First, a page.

Well, here I am at my writing post on the afternoon of the Ides of March. That’s a date that proved to be a real bad one for Julius Caesar but hopefully will be benign for yours truly. It’s cold outside, as in 23°F, and my suburban community is weighed down with billions of tons of icy snow that fell from the heavens yesterday. This white stuff is so dense it won’t be going away anytime soon. There’s nothing like a late winter storm to disrupt gleeful thoughts of approaching springtime. Yippee-yi-o-ki-yay, baby.
Earlier today I published one of the oddball stories that, if I had any degree of fame, I would be famous for. Or maybe infamous. Anyway, it partly was about the dilemmas that confront me and surely a fair number of other scribes when it comes to figuring out what in the world to write about. Happily, I am not conflicted about the direction that the present essay shall take. After I kicked around several bushels-worth of slippery notions, things fairly quickly coalesced. Meaning, I have decided to spend some words on a song that is good for cold, ice-laden days such as today. This tune is good for any day, really. It is among my fave recordings of all time, and I think it will elevate my mood as I press forward with this narrative. The song of which I speak is California Stars, a joint production of Billy Bragg, the band Wilco and the late singer and songwriter Woody Guthrie. A better companion I could not hope for. Here it is:
California Stars came out in 1998 on the Bragg/Wilco album titled Mermaid Avenue. Mermaid Avenue is the result of a project that Nora Guthrie (Woody Guthrie’s daughter and Arlo’s sister) put into motion. Her father, who bid adieu to Planet Earth in 1967, had left behind scads of completed lyrics that he hadn’t gotten around to recording. Their accompanying music might have existed in Woody’s head, but those melodies and harmonies never will be known, as Woody was unable to notate music. Nora asked Billy Bragg, a British singer-songwriter, to sift through the lyrics, pick those that wowed him and put them to music. Bragg brought the Wilco fellows aboard to help with the composing, playing and recording processes.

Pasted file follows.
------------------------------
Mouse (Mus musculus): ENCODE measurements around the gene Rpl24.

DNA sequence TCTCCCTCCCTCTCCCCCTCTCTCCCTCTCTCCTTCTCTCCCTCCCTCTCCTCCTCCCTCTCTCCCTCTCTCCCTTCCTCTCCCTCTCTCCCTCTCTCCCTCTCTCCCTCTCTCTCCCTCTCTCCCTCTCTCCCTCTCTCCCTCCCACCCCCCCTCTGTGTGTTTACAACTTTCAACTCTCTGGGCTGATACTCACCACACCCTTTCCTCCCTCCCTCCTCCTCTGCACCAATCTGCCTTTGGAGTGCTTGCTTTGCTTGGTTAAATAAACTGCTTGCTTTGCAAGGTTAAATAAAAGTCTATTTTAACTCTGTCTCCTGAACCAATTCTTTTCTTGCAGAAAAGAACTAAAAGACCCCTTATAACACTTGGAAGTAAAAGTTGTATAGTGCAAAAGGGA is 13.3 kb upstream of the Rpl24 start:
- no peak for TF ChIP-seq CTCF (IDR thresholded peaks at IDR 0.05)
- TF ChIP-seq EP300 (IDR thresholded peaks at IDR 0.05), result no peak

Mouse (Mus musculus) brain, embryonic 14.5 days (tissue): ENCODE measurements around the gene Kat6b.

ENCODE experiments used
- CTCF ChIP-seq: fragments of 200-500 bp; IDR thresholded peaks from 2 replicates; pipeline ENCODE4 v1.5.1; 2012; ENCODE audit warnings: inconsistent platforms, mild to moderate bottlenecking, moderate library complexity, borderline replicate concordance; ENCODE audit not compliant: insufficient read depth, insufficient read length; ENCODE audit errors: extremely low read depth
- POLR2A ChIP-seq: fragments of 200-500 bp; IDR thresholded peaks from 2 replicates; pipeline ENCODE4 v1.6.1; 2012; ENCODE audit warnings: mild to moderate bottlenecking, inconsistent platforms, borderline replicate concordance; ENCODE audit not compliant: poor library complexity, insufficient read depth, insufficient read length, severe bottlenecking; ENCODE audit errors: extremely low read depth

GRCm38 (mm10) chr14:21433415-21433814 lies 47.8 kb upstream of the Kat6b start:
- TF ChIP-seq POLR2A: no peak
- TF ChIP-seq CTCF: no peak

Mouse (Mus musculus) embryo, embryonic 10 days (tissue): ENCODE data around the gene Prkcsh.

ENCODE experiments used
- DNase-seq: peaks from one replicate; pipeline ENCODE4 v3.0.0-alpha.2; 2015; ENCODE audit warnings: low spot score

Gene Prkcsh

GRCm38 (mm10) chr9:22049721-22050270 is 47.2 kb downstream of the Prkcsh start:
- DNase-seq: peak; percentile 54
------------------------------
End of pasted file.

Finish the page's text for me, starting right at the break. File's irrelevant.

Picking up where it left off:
Now, the entirety of Mermaid Avenue is great. I was left kind of breathless when I first spun the CD soon after its release. But one song in particular of its 15 went straight to my heart. California Stars, of course. And I tell the truth when I say that every time I’ve heard California Stars since then, and that’s probably close to 100 times, its effect has been the same.
To me it is a perfect creation. Woody’s lyrics are sweet and simple. In two verses they tell the tale of a discontented someone, likely Woody, who pines for a more idyllic life with his female mate. The California stars of which he writes are the beautiful things that, along with her touch, might help soften his woes. Here’s the second verse:
I’d like to dream my troubles all away
On a bed of California stars.
Jump up from my star bed and make another day
Underneath my California stars.
They hang like grapes on vines that shine
And warm the lovers glass like friendly wine.
So, I’d give this world just to dream a dream with you
On our bed of California stars.
Gorgeous, Woody, gorgeous. But to be honest, I’m certain that Mr. G would have been unable to put his words to music as lovely and endearing as that composed by two of the Wilco boys, Jeff Tweedy and the late Jay Bennett (he passed away in 2009). Clearly captivated by Guthrie’s images, they found the essential combination of notes to encase the lyrics in. Seductively childlike, their work allows Woody’s poem to rise into the clouds and beyond.
And that’s where the song takes me whenever I pay it a visit. A short while ago, in the name of research for this piece, I listened five times to California Stars. Talk about multiple pleasures. And, as if the lyrics and music aren’t fine enough, I began to think that the song’s arrangement and instrumentation and Jeff Tweedy’s lead vocals are the keys to its star power. That’s a discussion that undoubtedly would go on for days, maybe eternally, among the song’s devotees.
I mean, Jeff Tweedy was born to sing this song. He’s a salt of the Earth kind of guy who quietly burrows inside lyrics, finding their core — loneliness or optimism or whatever the case may be. He does this straightforwardly, unaffectedly, an approach that in his hands is right on target. In California Stars, loneliness and optimism are entwined in Guthrie’s vision. Tweedy does the words proud.
Looking down at my star bed this afternoon I flowed with Tweedy’s calm voice. And I rode the gentle waves formed by a yearning and shimmering lap steel guitar, a grinning piano and a bobbing electric bass guitar. And when a fiddle started fiddling joyfully for a few seconds after the second stating of the second verse, I drifted even higher. Miraculously, those instruments touch the skies more than they might have. The elemental drumming pattern that Ken Coomer sagely locked himself into saw to that — a steady and unbroken string of thud-thuds never sounded so good. Sometimes things come together in mysteriously ideal ways. That is the story with California Stars.
Whenever California Stars draws to its close, as it inevitably must, it takes me a few moments to gather myself. I open my eyes (they’d been shut, you dig, the better to float) and begin my return to what passes for reality. And as this story too now nears its conclusion I’ll add another thought about endings: When I’m on my way out, breathing my last, I’d like to be serenaded with California Stars. The Mermaid Avenue version, needless to say, as there have been others in its wake. That’s the way to go.
(Notes: Wilco has seen musicians come and go over the years. Of its six current members, only two remain from the Mermaid Avenue days — Jeff Tweedy and bass player John Stirratt. As for Billy Bragg, his career is going strong. Ditto for Wilco’s.)